Why Your Doctor May Be Hesitant to Prescribe Xanax (the brand name for alprazolam) is one of the most popular anti-anxiety medications in the United States. It has many legitimate medical uses—doctors often prescribe Xanax to treat anxiety, depression, panic disorders, and phobia. Xanax is part of the benzodiazepine family, known as “benzos” for short.
Despite their legitimate uses, benzos like Xanax are still mind-altering substances. Unfortunately, people misuse Xanax for a number of reasons. Repeated misuse can lead to full-blown Xanax addiction that requires treatment, but quitting Xanax cold-turkey can cause seizures and other life-threatening side effects. It’s a catch-22 for many people who suffer from debilitating anxiety and other mental health issues.
Before you start taking Xanax, it’s important to fully understand how the drug works and the risks associated with it.
The Basics about Benzos
First, the scientific explanation: benzos are a class of anti-anxiety medications, or anxiolytics, that increase the activity of gamma-aminobutyric acid (GABA) in the brain. GABA is a neurotransmitter that helps brain cells (or neurons) communicate with each other and reduces anxiety by enhancing GABA inhibitory function. In layman’s terms, benzos slow a person’s brain activity, which brings feelings of relaxation and calmness.
In addition to Xanax, other drugs in the benzo family include diazepam (Valium), clonazepam (Klonopin), and lorazepam (Ativan).
Most benzos have similar effects, but they differ in strength (how long it takes them to work) and half-life (how long the drug stays in your system). Drugs with a shorter half-life are linked with higher potential for addiction and dependence because the effects wear off faster. That is one reason why doctors are typically hesitant to prescribe Xanax for long periods of time. After taking Xanax in pill form, peak levels are found in your blood just 1-2 hours later. The average half-life of Xanax in the blood is only 11 hours in healthy adults.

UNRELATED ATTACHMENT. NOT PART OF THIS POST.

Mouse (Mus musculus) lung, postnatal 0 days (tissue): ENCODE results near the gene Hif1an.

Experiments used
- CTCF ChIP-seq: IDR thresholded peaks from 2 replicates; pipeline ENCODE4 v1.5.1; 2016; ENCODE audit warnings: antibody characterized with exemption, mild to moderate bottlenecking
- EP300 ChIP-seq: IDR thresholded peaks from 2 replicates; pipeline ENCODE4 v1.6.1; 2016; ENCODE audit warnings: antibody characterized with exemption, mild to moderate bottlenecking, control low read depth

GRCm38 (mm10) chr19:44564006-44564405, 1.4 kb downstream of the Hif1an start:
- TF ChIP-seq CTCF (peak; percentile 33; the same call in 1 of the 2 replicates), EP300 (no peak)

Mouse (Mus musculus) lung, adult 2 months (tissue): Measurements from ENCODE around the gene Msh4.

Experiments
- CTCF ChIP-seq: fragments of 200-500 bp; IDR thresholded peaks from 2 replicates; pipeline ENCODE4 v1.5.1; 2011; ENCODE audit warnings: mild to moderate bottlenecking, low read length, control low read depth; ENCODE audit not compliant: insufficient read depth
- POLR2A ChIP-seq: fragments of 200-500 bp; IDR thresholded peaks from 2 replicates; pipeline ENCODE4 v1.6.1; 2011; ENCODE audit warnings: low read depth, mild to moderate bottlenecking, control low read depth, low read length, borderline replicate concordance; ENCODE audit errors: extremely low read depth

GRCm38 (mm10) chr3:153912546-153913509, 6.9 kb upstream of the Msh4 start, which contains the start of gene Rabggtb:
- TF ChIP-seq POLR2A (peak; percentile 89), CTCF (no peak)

How Benzos are Used
Benzos are mainly used for a short period at the beginning of treatment for an anxiety disorder because it usually takes a few weeks for the main pharmacological treatment for anxiety—antidepressants—to kick in. If someone’s anxiety is severe or debilitating, benzos may be prescribed for temporary use.
Benzos are also prescribed for occasional situations of high anxiety – for example, a person with a fear of flying who rarely goes on airplanes may choose to take a Xanax before they fly to calm their nerves. Someone who flies several times a month should not use Xanax as a long-term solution for their anxiety.
Benzos may be used for other medical conditions as well, such as treatment of seizures or alcohol withdrawal. But the use of benzos should not be taken lightly, as the risks of dependence and ultimately addiction are very real.
Dependence vs. Addiction
Benzo dependence, which affects every person who consistently uses these drugs, is different from addiction. Essentially, when a person takes benzos for multiple days or weeks, the brain adapts to the presence of the drugs and begins to depend on them to function. As this dependence develops, the brain starts to require larger doses to feel the same effects.
When someone who is dependent on a benzo stops taking the drug, they are likely to experience withdrawal symptoms. Stopping benzos abruptly can cause restlessness, irritability, aggressive behavior, insomnia, muscle tension, and blurred vision—just to name a few. Withdrawal from high doses of benzos (especially ones like Xanax with a shorter half-life) can be very dangerous, causing seizures or worse.
If you become dependent on benzos and have to continue increasing your dose to feel the same effects, you are entering addiction territory. Some benzos, including Xanax, actually have street value because of the pleasant, relaxed feeling they give the person who takes them. Benzos are to anxiety what opioids are to pain—a temporary escape, not a cure, with a high potential for addiction.
Benzo overdose, especially when mixed with alcohol or opioids, can be life-threatening. In 2015, approximately 20% of people who died of an opioid overdose also had benzos in their system.
The Lure of Xanax
A lot of people misuse Xanax and other benzos because they want relief from anxiety, and Xanax helps to calm them down. Others desire the relaxed, goofy feeling Xanax gives, which is often compared to how people feel when they get drunk. Like alcohol, Xanax is a depressant—in high doses, both substances make people feel carefree. Many people pass out after taking too much Xanax. Like alcohol abuse, Xanax abuse is dangerous.
Xanax can be a lifesaver for people with severe anxiety but if you take it recreationally or ignore your doctor’s guidelines, you are putting yourself at risk of developing an addiction.
There are safer treatments for anxiety, but they often require patience to work. Options such as psychotherapy and exposure therapy (where a person is gradually exposed to the feared situation under the guidance of a therapist) can teach you healthier ways to cope with the sources of your anxiety. Medications such as antidepressants, especially when combined with psychotherapy, can also be effective. Talk with your doctor to determine which option is best for you.